If Yanai betrayed any apprehension, it was over the Fifth Avenue flagship’s opening today. “I’m afraid it will be raining in the morning,” he said, adding that he hopes the weather won’t deter people from lining up outside the building.
Uniqlo’s partnership with Jil Sander, who designed the +J collection, has ended. The last delivery will be on Nov. 2. “What we did with Jil Sander, we probably cannot do with another designer because we think she is the best designer in the world. If we could find someone that matches us, but maybe comes from a little different world…,” he said, his voice trailing off. If he had anyone in mind, he wasn’t saying.
While Yanai has been bullish on Uniqlo’s high-quality basics, he said some of the more fashion-forward elements of creative director Naoki Takizawa’s new Innovation Project could find their way into more of the standard Uniqlo fare. Takizawa, who worked for Issey Mikaye and Helmut Lang, “will bring more style to the Uniqlo line and also bring something the customer wants and longs for,” said Yanai.
Pieces made from Uniqlo’s high-tech fabrics, such as Heattech and Drylux, are expected to be big sellers. Shin Odake, ceo of Uniqlo U.S., said the retailer is planning to sell 100 million pieces of Heattech items worldwide this year. Yanai cited Uniqlo’s Silky Dry men’s underwear. “I’m wearing it right now,” he confided. “It feels like you’re not wearing anything. The original idea was for it to be worn in the spring and summer, but I wear it year-round.”
Yanai’s efforts to grow Fast Retailing could be accelerated by acquisitions. Fast Retailing in 1997 bid $900 million for financially troubled Barneys New York Inc. before losing out to Dubai-based Istithmar. Yanai was not displeased with the outcome in 2009, when he said in an interview, “We are so happy that we could not buy Barneys. If we owned Barneys right now, we would be building their business and we would be spending a lot of effort on that.” On Thursday, he sounded a different tune. “If there is an opportunity I’d like to buy some company in the fashion industry,” he said. “If Barneys or Bergdorf’s wanted to work with us and we felt synergies with them, we might buy them. We’d have to feel the synergies. It’s like a marriage.”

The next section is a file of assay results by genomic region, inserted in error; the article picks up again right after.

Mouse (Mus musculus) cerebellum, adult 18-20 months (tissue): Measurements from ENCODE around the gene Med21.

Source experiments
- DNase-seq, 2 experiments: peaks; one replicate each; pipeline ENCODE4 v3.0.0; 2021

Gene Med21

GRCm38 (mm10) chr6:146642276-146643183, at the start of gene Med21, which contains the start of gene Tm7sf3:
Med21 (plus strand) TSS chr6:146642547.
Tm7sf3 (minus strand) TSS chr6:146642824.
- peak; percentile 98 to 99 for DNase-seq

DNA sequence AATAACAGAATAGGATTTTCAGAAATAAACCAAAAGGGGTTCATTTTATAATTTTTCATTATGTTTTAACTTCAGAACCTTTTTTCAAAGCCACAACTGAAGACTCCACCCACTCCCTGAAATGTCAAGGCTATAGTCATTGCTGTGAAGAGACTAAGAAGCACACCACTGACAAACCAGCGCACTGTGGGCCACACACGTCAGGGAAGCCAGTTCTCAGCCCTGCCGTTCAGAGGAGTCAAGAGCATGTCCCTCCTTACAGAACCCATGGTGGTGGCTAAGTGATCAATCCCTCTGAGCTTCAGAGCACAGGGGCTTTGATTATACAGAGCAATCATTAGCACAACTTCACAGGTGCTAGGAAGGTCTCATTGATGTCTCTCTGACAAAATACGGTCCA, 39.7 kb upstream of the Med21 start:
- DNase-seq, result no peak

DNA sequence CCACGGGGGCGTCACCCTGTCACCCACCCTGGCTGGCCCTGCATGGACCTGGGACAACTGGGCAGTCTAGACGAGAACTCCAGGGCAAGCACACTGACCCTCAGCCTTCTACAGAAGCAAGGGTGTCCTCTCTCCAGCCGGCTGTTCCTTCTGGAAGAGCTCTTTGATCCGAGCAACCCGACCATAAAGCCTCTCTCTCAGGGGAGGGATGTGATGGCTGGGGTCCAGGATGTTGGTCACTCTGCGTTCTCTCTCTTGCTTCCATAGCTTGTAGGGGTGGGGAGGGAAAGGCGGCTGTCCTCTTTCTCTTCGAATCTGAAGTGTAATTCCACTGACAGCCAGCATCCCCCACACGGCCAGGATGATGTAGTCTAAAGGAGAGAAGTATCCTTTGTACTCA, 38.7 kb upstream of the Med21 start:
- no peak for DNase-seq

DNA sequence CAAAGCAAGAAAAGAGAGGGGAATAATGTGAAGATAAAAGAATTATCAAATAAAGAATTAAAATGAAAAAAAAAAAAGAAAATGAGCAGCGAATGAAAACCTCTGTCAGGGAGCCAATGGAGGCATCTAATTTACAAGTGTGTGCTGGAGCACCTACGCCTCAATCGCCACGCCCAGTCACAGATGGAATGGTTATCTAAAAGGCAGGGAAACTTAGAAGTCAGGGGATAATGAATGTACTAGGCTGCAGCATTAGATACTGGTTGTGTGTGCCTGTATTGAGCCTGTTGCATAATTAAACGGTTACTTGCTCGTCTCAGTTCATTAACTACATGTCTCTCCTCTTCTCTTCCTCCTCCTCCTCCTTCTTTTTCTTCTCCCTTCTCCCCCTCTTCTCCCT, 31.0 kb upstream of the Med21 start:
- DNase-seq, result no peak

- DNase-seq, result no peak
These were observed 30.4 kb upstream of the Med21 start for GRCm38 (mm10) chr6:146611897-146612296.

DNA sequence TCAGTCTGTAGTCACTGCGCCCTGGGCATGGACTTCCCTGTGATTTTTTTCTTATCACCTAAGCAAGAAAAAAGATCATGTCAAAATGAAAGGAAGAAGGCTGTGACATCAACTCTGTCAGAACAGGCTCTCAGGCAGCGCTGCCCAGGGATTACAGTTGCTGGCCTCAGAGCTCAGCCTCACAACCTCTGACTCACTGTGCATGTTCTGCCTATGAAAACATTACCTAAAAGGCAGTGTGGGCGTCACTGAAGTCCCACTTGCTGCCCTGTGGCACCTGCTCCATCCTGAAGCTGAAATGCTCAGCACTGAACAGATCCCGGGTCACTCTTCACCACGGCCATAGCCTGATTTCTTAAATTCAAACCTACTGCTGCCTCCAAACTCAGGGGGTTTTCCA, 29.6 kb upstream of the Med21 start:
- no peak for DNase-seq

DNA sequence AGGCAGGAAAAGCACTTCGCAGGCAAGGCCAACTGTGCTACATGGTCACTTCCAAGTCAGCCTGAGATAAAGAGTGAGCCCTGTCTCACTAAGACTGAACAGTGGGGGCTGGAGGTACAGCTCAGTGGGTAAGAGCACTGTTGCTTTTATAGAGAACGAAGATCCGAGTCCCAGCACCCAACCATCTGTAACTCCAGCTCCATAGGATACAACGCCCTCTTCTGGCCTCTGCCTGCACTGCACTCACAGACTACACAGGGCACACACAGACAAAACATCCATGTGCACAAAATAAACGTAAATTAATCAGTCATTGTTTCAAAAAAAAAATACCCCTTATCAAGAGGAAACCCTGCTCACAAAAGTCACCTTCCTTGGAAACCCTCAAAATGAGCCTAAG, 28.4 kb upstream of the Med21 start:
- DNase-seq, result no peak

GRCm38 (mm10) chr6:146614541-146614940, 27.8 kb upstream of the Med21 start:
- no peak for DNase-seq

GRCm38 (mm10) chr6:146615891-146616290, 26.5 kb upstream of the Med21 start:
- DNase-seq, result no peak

Yanai said there’s still significant potential to expand Fast’s previous acquisitions, Comptoir de Cotonnier and Link Theory. The latter’s business will be developed in Europe and China. “We hope to open a lot of stores for Theory,” Yanai said, adding that the company plans to bring European brands such as Comptoir to Asia, “where there is more opportunity and there’s also more opportunity in the U.S.”
Fast Retailing on Wednesday reported full-year financial results, including a 12 percent decline in net profits for the 12 months ended Aug. 31, but the company said it expects to post double-digit profit and sales growth for its current fiscal year, ending Aug. 31. The retailer blamed the weather as well as a poor selection of products. On Thursday, Yanai said stores offered too many different products, yet were out of stock on core items. “Rather than have a wide array of products, it’s more important to have the right products,” he said. “Any business has its ups and downs. We think we can grow in Japan.”